Voice Search Could Become Mainstream Within the Next 5 Years

Or so Bing's 'search evangelist' would have you believe

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Even though people are pretty accustomed by now to talking into their smartphones, smart watches and other devices like Amazon Echos, voice search is still somewhat of a novelty. However, the role it plays in the overall ecosystem of search does seem to be growing. 

According to Christi Olson, the search evangelist for Microsoft Bing Ads, voice queries now make up 25 percent of Bing mobile searches and 5 percent of total searches on any given month. And while that number might still seem small, she said voice search could become much more mainstream within the next five years.

Olson, speaking on Thursday at Advertising Week, said brands should start thinking about how their online presence matches with natural language rather than just written words. Companies should begin optimizing their websites so that when voice search reaches critical mass, brands aren't forced to play catch-up, she said. She said she expects the adoption curve for voice could be as soon as five years.

"When you look at paid search and organic search, businesses tend to lag behind with these new technologies," Olson said. "And so when you look at when the search engines come up with something new, we can give guidelines and guidance to think about how to adjust your content."

That might sound like an aggressive time line. However, personal assistants like Apple's Siri and Amazon's Alexa, which both use Bing search, are gaining popularity. Hardware specifically centered around voice assistants, such as the voice-operated Amazon Echo powered by Alexa, are also becoming increasingly ubiquitous in homes around the world. In fact, this summer, Amazon said it's sold more than 3 million Echo devices since they launched in late 2014.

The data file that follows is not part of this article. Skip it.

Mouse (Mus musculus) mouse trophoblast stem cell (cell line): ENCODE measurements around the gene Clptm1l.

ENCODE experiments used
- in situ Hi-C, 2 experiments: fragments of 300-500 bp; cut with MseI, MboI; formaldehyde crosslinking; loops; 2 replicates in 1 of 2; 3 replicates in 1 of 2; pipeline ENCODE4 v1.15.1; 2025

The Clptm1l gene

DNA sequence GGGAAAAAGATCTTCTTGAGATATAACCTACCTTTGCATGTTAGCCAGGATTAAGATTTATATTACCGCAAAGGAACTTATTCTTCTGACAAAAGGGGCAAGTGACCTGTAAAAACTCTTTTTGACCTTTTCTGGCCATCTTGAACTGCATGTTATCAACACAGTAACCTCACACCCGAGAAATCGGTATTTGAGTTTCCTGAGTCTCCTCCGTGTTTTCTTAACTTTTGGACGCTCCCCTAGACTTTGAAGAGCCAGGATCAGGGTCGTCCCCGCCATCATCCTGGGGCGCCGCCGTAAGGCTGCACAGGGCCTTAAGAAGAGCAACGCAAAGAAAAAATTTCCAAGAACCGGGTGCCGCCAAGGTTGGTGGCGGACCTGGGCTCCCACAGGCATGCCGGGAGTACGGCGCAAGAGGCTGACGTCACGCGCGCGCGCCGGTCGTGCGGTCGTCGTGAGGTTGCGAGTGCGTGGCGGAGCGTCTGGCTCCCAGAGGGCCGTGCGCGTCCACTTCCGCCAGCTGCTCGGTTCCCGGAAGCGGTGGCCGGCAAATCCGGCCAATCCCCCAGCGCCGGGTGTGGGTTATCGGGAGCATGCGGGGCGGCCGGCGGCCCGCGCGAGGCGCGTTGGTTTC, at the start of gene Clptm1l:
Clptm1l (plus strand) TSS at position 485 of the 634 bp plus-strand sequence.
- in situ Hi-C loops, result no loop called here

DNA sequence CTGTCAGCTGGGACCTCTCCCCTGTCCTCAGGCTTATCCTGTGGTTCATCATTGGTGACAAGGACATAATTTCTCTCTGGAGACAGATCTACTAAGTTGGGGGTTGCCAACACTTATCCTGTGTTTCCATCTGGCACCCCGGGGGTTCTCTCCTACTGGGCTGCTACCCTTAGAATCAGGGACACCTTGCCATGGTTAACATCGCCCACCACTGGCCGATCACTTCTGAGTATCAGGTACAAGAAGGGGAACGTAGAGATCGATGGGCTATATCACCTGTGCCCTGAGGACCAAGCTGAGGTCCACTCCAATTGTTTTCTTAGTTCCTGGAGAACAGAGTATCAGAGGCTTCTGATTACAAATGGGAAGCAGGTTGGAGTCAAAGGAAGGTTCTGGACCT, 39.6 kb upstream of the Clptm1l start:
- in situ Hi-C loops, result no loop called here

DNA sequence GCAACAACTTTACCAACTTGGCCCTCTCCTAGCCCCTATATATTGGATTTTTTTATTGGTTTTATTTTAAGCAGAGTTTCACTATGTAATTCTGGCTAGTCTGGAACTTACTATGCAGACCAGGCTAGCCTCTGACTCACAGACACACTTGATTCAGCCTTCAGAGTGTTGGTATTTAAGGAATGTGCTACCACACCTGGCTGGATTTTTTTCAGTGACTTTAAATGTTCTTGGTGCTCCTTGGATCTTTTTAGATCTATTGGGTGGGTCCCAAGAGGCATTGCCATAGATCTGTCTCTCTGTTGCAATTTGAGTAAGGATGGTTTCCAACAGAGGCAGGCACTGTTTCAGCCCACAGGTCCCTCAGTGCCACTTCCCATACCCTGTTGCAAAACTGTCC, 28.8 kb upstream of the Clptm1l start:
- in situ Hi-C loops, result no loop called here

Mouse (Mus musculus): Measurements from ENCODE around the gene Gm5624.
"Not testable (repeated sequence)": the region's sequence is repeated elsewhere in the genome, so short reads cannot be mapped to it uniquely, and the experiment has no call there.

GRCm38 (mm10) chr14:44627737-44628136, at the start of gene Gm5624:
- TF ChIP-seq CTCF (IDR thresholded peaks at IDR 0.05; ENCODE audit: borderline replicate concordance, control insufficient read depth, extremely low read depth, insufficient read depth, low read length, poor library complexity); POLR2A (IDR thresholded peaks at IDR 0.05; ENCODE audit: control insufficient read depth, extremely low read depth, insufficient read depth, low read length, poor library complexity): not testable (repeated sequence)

And then of course there's Google, which according to comScore still controls around two-thirds of the search market. Earlier this year, the search-engine giant debuted Home, Google's own voice-operated hardware, during its developer conference. At the time, Google CEO Sundar Pichai said it's like "having a voice-activated remote control" for both entertainment and tasks.

Geoffrey Colon, product marketing manager for Bing Ads said that while older people might be comfortable just typing into their smartphone, new technology often is aimed at younger users. (He mentioned Snapchat as one example.)

Colon cited a quote from the writer and futurist Alvin Toffler: "The illiterate of the 21st century will not be those who cannot read and write, but those who cannot learn, unlearn, and relearn."

"I never was comfortable speaking into my phone," Colon said. "But my girls? That's all they know how to do, because they don't know how to type yet—they're 4 and 6—but they can talk. So I think many of these things the adoption will actually take off because of the next generation."

Microsoft doesn't yet have a time line for monetizing voice search, but Colon said advertising products could be introduced at some point. He referenced the early days of online search, when everything began as organic before paid search was introduced. However, voice search could happen faster than that, perhaps in a few years rather than a decade. 

"I think when you look at how experiences work, we always try to figure out how to get technology to work in a way that's relevant," Colon said. "So I think right now we're in an area of: Let's see how voice search actually works, and get it to work at a good sort of rate before we move into how do we monetize it."

@martyswant martin.swant@adweek.com Marty Swant is a former technology staff writer for Adweek.